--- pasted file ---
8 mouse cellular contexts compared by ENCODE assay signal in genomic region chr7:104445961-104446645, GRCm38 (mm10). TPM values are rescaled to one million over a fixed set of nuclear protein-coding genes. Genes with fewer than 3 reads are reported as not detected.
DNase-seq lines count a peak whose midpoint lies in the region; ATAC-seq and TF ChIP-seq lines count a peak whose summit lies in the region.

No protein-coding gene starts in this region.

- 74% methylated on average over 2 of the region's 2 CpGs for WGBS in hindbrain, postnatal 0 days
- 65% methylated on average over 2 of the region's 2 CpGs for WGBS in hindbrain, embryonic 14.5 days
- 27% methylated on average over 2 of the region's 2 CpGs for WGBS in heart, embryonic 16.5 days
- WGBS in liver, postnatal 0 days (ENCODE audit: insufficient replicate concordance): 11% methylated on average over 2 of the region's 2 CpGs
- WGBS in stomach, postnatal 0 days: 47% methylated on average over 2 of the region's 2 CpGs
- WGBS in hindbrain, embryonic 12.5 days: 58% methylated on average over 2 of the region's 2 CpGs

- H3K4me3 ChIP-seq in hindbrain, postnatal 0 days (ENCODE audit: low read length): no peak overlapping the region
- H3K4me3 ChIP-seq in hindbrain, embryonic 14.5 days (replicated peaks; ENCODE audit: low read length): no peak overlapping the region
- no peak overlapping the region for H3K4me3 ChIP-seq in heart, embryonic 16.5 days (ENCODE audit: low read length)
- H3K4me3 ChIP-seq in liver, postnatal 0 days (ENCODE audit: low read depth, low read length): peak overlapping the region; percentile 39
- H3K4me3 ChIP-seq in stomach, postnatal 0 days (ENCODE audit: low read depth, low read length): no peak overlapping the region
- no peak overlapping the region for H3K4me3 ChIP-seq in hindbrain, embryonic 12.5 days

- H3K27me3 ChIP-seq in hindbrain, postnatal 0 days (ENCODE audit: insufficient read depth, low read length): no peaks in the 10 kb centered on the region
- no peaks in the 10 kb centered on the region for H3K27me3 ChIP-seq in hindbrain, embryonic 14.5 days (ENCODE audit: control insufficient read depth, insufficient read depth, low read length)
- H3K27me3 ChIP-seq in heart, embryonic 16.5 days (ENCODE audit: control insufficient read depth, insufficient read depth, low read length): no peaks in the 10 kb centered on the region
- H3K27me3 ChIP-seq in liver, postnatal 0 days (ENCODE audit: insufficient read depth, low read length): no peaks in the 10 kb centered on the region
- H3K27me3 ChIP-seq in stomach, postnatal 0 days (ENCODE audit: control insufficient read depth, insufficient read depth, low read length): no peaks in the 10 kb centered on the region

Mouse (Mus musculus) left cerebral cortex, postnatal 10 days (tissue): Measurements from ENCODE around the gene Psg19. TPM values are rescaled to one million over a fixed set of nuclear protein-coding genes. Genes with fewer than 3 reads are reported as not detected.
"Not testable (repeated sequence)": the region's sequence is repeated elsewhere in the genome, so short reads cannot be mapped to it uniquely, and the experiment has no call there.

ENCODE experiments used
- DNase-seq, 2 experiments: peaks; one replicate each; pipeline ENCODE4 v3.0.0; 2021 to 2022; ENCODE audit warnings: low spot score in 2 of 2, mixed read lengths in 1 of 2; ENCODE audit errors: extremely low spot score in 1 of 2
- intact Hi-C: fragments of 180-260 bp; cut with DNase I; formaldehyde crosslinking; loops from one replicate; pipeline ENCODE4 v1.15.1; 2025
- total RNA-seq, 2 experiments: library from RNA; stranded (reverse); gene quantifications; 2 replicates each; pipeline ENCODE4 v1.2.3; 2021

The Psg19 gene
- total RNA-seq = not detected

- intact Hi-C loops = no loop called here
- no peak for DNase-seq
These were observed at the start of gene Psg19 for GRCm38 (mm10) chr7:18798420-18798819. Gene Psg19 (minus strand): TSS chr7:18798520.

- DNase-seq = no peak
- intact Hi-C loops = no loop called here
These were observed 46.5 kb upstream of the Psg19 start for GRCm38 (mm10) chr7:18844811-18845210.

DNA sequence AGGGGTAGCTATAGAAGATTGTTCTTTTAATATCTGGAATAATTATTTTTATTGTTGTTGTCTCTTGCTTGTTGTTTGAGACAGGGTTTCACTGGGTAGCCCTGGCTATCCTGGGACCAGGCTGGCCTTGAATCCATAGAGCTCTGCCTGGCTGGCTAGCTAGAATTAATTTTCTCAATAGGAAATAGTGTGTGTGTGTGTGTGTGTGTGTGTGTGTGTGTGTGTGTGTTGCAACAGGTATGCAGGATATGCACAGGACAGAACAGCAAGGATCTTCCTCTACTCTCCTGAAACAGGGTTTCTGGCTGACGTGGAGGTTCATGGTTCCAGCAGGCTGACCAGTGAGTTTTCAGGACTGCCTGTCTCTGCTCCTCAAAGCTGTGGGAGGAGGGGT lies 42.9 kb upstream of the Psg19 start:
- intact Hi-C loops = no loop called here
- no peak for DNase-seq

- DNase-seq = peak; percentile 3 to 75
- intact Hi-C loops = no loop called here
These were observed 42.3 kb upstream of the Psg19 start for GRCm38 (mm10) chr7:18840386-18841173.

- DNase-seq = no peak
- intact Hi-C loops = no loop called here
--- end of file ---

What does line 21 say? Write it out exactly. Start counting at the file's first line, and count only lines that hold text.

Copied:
Mouse (Mus musculus) left cerebral cortex, postnatal 10 days (tissue): Measurements from ENCODE around the gene Psg19. TPM values are rescaled to one million over a fixed set of nuclear protein-coding genes. Genes with fewer than 3 reads are reported as not detected.